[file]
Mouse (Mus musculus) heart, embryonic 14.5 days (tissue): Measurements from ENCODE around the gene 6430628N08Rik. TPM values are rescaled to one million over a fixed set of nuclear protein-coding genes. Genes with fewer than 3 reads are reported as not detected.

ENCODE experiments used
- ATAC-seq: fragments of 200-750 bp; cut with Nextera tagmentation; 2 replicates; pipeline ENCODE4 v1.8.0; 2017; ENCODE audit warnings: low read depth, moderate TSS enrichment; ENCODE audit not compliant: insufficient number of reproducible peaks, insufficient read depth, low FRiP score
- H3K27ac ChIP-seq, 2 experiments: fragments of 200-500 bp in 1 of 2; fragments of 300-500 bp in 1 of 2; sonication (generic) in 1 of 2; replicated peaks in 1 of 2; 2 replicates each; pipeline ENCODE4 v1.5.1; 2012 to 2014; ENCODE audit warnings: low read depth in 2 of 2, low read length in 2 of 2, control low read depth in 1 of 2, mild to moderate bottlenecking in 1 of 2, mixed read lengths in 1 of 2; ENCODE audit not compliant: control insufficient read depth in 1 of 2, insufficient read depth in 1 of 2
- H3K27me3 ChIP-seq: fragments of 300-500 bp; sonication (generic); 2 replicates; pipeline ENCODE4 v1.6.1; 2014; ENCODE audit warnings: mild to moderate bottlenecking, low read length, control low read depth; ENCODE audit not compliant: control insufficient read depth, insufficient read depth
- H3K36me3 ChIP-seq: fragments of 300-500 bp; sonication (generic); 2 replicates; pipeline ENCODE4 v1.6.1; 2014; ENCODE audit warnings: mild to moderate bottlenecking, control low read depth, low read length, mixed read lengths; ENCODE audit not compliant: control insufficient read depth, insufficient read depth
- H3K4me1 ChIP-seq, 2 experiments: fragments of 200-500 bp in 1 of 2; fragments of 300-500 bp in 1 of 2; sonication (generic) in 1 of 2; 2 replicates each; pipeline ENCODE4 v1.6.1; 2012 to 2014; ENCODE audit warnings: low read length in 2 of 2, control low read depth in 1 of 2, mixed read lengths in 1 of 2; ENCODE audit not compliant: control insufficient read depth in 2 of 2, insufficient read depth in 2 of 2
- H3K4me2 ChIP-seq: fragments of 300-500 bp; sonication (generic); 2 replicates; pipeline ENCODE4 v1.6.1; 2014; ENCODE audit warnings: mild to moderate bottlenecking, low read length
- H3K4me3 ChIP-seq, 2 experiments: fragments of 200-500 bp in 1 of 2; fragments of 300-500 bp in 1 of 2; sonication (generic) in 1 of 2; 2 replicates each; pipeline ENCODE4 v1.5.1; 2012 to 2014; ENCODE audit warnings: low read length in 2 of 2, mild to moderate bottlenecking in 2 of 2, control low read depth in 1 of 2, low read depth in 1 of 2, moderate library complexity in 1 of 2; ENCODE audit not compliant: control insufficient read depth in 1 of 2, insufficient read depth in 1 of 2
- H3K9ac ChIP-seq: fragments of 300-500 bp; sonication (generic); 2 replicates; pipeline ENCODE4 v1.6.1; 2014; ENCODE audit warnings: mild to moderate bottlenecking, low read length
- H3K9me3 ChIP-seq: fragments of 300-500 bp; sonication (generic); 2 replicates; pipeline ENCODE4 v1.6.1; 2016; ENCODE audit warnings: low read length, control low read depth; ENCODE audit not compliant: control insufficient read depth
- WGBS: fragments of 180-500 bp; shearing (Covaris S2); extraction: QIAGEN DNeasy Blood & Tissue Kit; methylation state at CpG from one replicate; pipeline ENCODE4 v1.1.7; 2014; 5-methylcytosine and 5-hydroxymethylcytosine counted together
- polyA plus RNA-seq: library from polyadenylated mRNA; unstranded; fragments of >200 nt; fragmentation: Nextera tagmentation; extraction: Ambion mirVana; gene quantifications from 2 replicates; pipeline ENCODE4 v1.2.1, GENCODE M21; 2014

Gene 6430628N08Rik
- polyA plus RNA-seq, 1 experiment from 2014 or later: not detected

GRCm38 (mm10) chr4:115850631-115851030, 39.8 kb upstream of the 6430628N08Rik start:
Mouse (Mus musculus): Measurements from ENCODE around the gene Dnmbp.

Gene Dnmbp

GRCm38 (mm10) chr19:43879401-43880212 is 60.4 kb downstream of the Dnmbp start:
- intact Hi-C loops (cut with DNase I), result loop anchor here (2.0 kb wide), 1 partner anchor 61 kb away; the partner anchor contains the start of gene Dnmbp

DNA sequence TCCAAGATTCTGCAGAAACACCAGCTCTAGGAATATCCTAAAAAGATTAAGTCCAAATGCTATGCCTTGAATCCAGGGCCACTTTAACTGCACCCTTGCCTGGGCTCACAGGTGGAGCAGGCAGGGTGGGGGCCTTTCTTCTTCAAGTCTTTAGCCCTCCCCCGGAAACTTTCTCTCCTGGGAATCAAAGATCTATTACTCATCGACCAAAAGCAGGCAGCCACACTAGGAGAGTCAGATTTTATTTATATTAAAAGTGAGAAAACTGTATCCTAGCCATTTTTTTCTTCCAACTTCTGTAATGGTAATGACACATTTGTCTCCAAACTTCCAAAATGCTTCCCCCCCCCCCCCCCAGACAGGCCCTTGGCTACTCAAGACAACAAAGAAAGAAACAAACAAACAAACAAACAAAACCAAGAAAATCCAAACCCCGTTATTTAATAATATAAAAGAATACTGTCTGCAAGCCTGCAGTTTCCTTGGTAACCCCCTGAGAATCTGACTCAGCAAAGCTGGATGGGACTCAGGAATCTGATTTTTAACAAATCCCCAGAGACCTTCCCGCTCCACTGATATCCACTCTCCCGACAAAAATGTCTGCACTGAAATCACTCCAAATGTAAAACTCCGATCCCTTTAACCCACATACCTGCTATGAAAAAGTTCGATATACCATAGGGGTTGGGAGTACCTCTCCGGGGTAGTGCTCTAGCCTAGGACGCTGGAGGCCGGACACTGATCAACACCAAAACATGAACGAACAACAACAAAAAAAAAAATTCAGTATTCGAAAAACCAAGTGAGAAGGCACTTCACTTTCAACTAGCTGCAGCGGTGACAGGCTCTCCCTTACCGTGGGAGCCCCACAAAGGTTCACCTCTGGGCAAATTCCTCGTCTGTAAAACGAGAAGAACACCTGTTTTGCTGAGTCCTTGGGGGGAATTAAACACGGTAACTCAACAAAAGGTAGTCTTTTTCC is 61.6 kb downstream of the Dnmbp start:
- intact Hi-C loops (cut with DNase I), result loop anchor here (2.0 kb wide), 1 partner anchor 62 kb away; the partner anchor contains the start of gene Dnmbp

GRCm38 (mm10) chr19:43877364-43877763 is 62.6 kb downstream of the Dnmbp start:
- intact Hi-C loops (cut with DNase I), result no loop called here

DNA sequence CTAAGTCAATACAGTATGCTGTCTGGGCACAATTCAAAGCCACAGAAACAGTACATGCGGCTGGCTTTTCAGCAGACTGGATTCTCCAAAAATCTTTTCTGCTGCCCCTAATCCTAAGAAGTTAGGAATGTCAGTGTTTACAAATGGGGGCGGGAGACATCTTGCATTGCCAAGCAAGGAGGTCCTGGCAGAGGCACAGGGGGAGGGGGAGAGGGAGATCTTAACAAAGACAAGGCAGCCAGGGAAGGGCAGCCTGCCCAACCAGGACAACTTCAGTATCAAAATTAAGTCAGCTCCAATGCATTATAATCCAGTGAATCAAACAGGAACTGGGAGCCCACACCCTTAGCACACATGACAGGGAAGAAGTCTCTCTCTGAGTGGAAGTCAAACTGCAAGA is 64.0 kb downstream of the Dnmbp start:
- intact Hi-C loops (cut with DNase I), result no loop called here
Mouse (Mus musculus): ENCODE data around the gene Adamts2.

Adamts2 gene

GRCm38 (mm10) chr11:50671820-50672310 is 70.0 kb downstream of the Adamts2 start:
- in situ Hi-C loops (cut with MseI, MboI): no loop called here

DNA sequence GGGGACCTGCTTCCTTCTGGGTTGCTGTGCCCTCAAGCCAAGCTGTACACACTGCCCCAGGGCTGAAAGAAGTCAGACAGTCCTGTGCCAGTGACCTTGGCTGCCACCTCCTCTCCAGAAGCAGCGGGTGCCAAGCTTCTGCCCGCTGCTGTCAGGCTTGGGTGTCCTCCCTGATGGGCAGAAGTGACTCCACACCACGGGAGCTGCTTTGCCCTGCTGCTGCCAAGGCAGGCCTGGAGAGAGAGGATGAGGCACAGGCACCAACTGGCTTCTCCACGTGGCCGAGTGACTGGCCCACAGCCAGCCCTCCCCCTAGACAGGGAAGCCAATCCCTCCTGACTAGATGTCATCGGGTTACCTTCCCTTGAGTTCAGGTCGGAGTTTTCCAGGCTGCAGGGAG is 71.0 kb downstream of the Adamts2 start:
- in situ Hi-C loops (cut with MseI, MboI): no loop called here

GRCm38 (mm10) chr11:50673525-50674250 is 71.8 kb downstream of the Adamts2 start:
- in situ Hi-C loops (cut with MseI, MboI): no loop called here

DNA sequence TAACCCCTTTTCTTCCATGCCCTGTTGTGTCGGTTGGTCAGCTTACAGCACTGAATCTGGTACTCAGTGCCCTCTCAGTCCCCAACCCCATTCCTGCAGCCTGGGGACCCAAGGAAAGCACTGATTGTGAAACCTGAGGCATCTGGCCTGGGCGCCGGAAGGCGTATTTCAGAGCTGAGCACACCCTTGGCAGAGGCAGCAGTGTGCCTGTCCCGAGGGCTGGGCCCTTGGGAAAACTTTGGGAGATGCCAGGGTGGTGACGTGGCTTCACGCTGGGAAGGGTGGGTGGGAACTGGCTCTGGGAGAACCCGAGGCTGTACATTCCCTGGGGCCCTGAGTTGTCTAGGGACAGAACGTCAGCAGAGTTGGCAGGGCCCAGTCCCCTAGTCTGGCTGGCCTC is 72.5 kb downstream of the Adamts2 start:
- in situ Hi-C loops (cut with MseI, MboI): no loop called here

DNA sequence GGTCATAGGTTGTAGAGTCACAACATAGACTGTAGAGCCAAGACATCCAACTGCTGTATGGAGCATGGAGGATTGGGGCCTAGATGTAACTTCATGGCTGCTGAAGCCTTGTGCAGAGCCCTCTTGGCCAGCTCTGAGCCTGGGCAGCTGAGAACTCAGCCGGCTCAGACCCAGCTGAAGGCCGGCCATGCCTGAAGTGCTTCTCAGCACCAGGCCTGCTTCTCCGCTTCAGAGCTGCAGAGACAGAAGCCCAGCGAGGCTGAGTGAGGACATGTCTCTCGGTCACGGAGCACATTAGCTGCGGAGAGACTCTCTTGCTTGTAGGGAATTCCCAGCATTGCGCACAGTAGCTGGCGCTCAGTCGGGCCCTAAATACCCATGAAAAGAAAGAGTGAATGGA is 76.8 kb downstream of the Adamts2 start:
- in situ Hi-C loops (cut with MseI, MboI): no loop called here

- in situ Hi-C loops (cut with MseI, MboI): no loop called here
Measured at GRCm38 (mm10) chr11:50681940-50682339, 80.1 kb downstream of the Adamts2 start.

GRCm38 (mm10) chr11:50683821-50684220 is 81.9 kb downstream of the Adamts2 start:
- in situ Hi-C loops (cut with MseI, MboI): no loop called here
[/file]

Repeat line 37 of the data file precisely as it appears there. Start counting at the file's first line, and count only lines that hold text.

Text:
DNA sequence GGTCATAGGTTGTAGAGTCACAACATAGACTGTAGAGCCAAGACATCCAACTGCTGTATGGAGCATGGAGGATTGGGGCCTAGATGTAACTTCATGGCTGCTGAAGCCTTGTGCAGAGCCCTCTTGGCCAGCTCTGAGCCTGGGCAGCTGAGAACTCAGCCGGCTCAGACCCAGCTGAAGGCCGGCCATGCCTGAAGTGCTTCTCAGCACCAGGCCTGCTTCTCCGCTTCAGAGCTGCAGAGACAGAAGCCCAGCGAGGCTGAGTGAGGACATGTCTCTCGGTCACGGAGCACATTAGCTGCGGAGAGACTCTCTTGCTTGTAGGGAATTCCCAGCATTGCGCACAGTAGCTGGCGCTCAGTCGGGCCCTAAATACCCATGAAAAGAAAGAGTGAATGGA is 76.8 kb downstream of the Adamts2 start: